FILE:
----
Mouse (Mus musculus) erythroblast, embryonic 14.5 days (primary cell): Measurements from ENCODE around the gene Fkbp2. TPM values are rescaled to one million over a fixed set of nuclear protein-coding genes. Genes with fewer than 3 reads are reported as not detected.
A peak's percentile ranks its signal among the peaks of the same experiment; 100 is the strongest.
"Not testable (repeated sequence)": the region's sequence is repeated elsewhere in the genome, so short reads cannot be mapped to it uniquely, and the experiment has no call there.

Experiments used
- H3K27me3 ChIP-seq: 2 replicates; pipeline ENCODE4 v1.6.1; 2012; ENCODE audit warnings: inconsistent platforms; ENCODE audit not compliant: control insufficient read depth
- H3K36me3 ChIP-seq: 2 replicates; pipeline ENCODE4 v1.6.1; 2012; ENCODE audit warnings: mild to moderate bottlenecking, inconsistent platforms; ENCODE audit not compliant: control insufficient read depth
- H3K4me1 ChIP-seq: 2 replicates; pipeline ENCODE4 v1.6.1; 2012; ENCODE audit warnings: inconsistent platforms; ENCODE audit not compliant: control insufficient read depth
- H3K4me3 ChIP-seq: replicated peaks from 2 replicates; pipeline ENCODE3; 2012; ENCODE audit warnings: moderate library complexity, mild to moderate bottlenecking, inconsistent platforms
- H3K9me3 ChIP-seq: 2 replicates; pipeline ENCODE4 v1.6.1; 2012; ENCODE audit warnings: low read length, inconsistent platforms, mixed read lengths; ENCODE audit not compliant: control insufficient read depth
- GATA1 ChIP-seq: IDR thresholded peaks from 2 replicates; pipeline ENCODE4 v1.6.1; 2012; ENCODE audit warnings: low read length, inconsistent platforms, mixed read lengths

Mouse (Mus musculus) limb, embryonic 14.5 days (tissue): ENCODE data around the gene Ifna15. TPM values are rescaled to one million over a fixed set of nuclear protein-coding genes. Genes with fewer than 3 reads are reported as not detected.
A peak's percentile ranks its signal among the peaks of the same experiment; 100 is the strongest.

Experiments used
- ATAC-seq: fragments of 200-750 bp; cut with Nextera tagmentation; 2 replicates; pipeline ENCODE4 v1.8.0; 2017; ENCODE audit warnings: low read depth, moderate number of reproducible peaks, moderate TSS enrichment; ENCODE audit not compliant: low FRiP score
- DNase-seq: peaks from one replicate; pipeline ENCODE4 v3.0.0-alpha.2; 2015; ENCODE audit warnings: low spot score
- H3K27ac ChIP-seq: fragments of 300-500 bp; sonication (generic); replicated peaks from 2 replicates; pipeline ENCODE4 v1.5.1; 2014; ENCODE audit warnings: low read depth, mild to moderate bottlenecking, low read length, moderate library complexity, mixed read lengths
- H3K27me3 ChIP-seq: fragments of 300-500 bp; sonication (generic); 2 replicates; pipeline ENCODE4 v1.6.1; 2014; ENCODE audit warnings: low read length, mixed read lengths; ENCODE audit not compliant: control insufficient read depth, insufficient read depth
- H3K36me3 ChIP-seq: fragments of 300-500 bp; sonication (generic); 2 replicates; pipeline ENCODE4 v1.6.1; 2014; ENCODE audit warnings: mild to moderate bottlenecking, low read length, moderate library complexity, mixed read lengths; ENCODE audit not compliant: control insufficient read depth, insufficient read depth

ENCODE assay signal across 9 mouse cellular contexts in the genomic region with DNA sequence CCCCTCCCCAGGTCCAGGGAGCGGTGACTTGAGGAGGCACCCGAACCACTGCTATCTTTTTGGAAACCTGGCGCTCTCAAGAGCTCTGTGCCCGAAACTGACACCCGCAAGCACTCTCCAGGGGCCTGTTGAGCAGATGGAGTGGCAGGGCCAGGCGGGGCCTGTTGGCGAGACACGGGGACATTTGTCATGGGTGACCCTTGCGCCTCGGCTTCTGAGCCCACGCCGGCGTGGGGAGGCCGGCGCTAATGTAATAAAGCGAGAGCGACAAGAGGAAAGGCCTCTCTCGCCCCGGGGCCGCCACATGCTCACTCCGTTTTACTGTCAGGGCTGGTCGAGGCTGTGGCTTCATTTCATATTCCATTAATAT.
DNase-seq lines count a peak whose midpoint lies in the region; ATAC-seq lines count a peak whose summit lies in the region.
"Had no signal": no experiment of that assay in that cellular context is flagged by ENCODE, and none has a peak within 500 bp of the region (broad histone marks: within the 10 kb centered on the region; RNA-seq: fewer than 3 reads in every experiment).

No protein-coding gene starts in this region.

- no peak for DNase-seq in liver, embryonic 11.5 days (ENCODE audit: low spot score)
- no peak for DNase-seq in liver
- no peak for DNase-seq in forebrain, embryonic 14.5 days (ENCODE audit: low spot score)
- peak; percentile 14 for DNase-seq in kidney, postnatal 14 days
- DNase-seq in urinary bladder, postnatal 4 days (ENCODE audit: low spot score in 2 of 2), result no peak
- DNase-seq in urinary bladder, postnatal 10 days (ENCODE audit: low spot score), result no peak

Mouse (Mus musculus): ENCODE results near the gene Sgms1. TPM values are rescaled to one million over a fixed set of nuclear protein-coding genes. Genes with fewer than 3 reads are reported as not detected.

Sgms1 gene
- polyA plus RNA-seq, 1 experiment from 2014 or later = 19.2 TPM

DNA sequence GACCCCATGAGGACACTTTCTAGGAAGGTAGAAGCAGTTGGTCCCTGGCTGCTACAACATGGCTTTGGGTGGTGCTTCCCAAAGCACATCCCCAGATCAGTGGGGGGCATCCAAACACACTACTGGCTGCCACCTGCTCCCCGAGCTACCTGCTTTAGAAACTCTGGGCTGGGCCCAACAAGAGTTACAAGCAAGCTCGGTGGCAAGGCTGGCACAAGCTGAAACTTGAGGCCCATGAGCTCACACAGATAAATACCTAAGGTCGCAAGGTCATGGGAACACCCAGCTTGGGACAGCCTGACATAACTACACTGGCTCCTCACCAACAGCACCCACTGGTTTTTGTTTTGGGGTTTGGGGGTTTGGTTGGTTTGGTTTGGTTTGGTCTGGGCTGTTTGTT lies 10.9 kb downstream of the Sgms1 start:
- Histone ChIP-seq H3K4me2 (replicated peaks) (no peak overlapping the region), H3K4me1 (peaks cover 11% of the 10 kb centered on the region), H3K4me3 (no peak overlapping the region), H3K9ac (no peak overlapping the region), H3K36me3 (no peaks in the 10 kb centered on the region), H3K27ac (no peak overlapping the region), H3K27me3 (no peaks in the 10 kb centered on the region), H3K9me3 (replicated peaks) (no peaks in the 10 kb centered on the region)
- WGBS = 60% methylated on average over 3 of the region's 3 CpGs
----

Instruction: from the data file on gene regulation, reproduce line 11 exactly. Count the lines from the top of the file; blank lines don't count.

Mouse (Mus musculus) limb, embryonic 14.5 days (tissue): ENCODE data around the gene Ifna15. TPM values are rescaled to one million over a fixed set of nuclear protein-coding genes. Genes with fewer than 3 reads are reported as not detected.